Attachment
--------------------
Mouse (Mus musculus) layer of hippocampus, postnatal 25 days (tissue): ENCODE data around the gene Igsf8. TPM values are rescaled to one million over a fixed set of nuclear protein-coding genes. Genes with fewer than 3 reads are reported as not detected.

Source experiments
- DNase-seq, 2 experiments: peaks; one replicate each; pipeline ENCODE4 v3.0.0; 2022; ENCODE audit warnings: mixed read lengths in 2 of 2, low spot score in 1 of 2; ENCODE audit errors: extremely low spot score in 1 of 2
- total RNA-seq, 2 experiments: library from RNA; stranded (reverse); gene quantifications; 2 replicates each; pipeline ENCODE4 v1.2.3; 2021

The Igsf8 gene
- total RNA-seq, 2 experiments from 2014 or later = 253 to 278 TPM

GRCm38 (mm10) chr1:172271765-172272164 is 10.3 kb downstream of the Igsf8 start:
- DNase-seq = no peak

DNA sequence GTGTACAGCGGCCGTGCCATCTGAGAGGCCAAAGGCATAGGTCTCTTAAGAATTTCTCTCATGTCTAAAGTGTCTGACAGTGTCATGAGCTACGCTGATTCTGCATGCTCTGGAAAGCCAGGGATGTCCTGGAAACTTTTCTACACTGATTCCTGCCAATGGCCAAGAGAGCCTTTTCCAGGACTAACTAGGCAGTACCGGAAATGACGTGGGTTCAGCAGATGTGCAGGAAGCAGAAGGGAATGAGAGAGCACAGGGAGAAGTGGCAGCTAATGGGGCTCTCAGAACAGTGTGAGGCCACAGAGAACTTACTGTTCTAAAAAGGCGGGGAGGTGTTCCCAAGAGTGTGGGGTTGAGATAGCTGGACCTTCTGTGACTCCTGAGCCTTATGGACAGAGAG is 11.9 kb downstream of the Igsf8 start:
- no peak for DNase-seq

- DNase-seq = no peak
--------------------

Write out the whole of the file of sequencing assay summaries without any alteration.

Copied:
Mouse (Mus musculus) layer of hippocampus, postnatal 25 days (tissue): ENCODE data around the gene Igsf8. TPM values are rescaled to one million over a fixed set of nuclear protein-coding genes. Genes with fewer than 3 reads are reported as not detected.

Source experiments
- DNase-seq, 2 experiments: peaks; one replicate each; pipeline ENCODE4 v3.0.0; 2022; ENCODE audit warnings: mixed read lengths in 2 of 2, low spot score in 1 of 2; ENCODE audit errors: extremely low spot score in 1 of 2
- total RNA-seq, 2 experiments: library from RNA; stranded (reverse); gene quantifications; 2 replicates each; pipeline ENCODE4 v1.2.3; 2021

The Igsf8 gene
- total RNA-seq, 2 experiments from 2014 or later = 253 to 278 TPM

GRCm38 (mm10) chr1:172271765-172272164 is 10.3 kb downstream of the Igsf8 start:
- DNase-seq = no peak

DNA sequence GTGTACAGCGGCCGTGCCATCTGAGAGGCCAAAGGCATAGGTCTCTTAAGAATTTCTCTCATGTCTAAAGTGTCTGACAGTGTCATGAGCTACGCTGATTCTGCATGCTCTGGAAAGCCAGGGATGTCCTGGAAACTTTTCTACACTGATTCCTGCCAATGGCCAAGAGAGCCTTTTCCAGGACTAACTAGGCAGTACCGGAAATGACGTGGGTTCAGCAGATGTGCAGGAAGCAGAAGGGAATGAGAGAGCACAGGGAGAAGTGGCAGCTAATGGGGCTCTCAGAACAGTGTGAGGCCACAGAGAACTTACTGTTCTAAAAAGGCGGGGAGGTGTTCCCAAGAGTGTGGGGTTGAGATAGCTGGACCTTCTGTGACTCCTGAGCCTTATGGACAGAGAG is 11.9 kb downstream of the Igsf8 start:
- no peak for DNase-seq

- DNase-seq = no peak